Go back 25 years to the football autumn of 1931, consider the seniors who won their letters that fall, examine what they have accomplished since then, and name the one from—let's say Old State—who stands forth among the rest as the best exemplar of the values in which American sport and American education are joined. Easy? No.
Yet that was the essential question SPORTS ILLUSTRATED put to more than 100 U.S. colleges and universities early this fall. Most of them accepted the challenge, went combing through their records (in many cases made fresh, canvassing investigations), reflected on the values propounded in generations of teaching and commencement addresses—and, in more than 80 cases, found they had a man to offer and nominated him to SPORTS ILLUSTRATED.
Then it was the turn of a national board of busy and distinguished Americans (see pictures) who had agreed to serve as judges. The judges had been picked for their own demonstrated achievements and for the breadth and sensitiveness of their own philosophies of value. To each of them, a few weeks ago, went a thick dossier-book consisting of the nominating letters of the colleges (with detailed supporting citations, again by the colleges). For each judge it meant several hours of earnest concentration. Finally they made their selections—narrowing an impressive list of more than 80 men down to the Silver Anniversary All-America of 25 named in the following pages.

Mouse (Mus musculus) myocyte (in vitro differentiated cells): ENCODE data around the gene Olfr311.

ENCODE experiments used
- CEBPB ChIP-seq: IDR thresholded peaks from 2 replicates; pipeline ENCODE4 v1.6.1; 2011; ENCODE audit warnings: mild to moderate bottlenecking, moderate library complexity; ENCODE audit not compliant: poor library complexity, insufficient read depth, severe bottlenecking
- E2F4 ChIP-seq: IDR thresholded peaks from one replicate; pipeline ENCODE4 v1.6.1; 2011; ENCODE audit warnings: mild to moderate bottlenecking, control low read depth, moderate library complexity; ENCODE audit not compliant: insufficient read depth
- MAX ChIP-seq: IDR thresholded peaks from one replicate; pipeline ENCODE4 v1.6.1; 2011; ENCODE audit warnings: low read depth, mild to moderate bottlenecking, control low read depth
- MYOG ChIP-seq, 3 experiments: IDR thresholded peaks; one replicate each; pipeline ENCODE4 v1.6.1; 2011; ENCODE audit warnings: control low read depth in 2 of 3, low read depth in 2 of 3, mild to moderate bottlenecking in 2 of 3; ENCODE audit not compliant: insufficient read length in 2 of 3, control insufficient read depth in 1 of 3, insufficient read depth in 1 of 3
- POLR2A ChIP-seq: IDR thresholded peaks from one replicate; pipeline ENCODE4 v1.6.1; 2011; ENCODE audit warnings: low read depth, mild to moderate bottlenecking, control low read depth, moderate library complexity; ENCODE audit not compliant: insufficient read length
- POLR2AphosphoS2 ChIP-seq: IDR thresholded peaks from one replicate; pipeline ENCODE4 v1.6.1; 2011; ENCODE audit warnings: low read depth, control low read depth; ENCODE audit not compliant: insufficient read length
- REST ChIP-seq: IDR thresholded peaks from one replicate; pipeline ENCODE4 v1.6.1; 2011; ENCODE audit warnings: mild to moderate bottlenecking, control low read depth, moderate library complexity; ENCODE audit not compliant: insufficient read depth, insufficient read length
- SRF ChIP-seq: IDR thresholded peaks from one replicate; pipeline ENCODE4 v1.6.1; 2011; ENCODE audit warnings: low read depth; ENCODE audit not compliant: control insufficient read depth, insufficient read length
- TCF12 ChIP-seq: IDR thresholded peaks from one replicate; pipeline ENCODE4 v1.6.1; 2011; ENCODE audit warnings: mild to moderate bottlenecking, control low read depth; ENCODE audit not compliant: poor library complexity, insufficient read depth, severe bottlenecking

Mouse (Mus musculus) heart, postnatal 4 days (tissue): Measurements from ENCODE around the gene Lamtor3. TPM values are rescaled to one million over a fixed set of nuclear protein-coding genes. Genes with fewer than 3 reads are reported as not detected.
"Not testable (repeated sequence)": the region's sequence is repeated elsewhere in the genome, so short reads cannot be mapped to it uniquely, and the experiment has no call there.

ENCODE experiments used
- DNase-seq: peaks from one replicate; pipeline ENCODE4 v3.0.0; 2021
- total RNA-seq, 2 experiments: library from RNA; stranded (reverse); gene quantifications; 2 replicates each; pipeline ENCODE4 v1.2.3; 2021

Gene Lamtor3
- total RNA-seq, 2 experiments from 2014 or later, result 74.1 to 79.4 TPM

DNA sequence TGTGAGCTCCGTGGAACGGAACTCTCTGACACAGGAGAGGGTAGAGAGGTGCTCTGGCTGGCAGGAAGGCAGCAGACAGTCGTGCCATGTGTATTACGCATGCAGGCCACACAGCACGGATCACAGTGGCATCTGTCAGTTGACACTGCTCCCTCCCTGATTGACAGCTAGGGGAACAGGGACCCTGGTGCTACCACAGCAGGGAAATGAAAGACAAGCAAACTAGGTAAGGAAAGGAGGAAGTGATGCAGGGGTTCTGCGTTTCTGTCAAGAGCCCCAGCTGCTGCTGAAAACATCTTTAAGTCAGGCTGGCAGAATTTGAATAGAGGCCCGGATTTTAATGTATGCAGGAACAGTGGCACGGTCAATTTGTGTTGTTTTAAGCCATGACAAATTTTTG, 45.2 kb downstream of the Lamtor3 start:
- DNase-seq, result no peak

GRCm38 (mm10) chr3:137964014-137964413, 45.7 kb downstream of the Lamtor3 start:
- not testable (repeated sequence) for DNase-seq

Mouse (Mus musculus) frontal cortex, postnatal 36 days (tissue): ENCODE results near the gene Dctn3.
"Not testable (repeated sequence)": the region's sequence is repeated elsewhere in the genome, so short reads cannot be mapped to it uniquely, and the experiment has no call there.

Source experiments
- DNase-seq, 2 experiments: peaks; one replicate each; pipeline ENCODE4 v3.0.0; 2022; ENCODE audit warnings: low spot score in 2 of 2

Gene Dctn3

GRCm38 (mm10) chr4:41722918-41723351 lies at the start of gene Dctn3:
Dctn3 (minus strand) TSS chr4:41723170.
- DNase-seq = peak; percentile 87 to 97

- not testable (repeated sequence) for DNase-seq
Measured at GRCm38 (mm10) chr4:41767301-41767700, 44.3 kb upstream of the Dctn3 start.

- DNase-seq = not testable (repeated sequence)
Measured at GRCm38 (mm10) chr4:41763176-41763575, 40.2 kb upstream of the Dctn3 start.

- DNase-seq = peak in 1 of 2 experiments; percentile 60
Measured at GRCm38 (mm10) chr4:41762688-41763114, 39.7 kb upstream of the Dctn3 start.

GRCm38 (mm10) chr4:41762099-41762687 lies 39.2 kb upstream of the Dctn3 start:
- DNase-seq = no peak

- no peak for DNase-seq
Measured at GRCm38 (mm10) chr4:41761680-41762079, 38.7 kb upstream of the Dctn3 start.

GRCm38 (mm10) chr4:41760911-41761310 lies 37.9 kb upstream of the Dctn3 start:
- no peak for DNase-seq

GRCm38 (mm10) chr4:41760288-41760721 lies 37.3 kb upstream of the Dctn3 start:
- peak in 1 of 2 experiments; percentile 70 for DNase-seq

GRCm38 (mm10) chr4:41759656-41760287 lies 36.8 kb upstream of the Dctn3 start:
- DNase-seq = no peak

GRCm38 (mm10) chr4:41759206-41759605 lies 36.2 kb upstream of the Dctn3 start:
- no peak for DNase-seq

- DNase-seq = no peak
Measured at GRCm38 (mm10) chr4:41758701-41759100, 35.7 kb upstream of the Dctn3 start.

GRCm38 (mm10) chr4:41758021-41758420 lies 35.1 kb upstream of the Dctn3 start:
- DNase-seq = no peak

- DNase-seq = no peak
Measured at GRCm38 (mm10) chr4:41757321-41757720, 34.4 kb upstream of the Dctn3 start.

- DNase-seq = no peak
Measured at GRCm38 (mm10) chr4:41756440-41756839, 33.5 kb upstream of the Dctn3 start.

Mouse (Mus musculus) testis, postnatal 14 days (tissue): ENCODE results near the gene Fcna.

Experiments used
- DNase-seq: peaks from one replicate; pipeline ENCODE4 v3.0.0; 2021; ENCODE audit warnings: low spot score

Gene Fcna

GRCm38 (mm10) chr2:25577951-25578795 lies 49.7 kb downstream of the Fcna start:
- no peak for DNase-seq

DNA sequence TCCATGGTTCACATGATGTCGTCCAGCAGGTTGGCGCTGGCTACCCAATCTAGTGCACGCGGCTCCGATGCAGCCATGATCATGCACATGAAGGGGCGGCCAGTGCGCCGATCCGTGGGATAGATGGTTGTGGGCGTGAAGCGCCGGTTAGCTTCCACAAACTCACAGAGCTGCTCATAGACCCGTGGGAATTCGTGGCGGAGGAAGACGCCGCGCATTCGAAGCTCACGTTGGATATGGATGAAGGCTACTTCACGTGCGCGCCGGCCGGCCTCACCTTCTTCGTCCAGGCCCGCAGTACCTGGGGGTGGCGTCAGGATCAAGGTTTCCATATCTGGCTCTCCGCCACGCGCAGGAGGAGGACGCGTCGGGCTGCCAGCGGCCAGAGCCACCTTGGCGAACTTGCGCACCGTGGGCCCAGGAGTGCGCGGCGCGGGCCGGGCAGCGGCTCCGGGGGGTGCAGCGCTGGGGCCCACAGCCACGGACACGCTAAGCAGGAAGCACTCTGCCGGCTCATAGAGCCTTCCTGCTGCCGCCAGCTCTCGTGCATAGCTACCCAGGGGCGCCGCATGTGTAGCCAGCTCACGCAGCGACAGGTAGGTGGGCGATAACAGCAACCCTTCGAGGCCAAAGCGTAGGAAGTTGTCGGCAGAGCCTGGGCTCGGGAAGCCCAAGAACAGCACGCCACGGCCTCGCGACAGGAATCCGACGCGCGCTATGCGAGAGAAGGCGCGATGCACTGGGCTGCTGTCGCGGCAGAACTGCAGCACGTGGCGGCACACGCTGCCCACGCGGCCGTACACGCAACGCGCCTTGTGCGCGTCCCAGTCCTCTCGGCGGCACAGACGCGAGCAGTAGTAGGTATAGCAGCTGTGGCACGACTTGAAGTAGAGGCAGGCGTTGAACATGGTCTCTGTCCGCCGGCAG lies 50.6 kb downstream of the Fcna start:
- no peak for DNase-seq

Let one judge speak for all. Wrote J. Edgar Hoover: "I have gained an even deeper understanding of the role of sports in developing good citizens." And the head of the FBI added: "To one who continually reviews investigative reports which reflect human failures, it is a wonderful experience to digest a collection of such fine success stories."
Pres., Denver & Rio Grande
Chairman of the Board, U.S. Steel
General of the Army
PAUL F. CLARK
Pres., John Hancock Mutual Life
Pres., Ryan Petroleum Corp.
Pres., General Motors